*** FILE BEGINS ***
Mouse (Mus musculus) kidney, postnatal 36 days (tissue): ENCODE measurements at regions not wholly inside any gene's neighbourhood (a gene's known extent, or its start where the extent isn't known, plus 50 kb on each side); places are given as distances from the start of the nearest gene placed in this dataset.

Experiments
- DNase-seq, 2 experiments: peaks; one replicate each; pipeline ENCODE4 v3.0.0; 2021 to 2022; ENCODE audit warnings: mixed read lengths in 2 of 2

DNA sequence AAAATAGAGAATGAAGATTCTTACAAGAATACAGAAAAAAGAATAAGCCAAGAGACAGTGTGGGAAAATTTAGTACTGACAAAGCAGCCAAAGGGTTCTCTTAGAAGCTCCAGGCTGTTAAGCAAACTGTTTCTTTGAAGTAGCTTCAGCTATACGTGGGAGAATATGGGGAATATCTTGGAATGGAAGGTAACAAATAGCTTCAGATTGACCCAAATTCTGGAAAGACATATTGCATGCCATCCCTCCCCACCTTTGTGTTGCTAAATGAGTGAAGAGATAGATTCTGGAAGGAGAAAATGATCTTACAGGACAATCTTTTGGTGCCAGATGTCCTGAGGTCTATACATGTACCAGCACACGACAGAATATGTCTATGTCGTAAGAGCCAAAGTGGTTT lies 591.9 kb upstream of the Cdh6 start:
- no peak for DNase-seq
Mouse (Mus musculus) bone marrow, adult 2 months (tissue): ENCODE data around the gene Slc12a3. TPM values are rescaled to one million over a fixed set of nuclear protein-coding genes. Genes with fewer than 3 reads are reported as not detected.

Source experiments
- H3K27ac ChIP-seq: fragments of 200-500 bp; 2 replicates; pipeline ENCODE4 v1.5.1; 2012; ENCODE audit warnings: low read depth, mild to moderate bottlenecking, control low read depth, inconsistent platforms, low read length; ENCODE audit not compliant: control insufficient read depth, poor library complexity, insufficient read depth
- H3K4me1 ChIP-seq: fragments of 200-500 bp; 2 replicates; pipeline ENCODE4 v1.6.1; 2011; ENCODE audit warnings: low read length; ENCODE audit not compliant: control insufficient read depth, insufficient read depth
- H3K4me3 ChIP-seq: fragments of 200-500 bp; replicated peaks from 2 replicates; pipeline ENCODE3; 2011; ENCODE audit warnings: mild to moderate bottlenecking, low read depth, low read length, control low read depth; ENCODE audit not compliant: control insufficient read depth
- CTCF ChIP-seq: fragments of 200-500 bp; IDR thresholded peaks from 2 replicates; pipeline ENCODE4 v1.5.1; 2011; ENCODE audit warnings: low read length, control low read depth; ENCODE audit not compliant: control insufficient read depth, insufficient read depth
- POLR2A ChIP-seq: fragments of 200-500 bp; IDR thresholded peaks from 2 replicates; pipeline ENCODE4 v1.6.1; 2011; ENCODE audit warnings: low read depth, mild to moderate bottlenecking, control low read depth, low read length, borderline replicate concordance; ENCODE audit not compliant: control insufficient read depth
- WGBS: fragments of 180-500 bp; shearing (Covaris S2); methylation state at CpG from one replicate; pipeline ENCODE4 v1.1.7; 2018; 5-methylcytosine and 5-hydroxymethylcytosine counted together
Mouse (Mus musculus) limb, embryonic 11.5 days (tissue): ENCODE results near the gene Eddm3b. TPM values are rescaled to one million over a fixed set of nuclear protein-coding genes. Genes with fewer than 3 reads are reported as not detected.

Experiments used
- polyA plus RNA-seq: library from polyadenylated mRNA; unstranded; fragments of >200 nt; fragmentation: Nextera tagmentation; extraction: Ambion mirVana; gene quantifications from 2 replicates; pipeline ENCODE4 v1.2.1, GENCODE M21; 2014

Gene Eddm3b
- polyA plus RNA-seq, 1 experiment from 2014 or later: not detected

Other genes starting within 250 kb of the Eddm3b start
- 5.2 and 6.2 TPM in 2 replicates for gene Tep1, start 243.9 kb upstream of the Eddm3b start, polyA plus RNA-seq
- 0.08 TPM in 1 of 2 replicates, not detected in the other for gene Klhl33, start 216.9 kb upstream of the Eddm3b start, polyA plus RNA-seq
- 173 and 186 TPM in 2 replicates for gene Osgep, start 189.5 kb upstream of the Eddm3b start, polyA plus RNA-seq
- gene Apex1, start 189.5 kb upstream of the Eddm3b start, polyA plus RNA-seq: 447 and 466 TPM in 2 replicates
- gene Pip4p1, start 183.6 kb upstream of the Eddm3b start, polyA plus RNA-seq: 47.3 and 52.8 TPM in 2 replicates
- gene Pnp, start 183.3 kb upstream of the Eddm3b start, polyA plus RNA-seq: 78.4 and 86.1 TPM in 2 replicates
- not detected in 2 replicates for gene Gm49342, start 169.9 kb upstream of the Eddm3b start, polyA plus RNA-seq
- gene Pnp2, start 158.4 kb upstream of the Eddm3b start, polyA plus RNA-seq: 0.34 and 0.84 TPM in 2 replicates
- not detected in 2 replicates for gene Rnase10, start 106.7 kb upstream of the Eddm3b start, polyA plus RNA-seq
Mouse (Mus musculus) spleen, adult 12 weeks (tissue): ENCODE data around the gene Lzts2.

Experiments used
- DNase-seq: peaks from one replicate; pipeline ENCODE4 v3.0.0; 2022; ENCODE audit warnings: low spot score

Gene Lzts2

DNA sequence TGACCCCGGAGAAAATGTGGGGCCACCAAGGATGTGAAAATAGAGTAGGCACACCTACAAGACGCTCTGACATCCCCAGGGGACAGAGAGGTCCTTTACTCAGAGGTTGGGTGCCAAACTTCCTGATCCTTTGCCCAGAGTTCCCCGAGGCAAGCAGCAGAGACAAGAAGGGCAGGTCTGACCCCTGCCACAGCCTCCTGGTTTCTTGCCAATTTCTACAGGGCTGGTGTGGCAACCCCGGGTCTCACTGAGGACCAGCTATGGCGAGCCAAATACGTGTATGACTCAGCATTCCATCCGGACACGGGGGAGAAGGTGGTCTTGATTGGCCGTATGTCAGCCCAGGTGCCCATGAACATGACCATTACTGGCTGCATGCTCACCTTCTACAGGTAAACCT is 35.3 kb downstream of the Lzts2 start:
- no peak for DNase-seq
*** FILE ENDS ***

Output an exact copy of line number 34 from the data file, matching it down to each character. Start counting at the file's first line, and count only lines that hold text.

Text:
- no peak for DNase-seq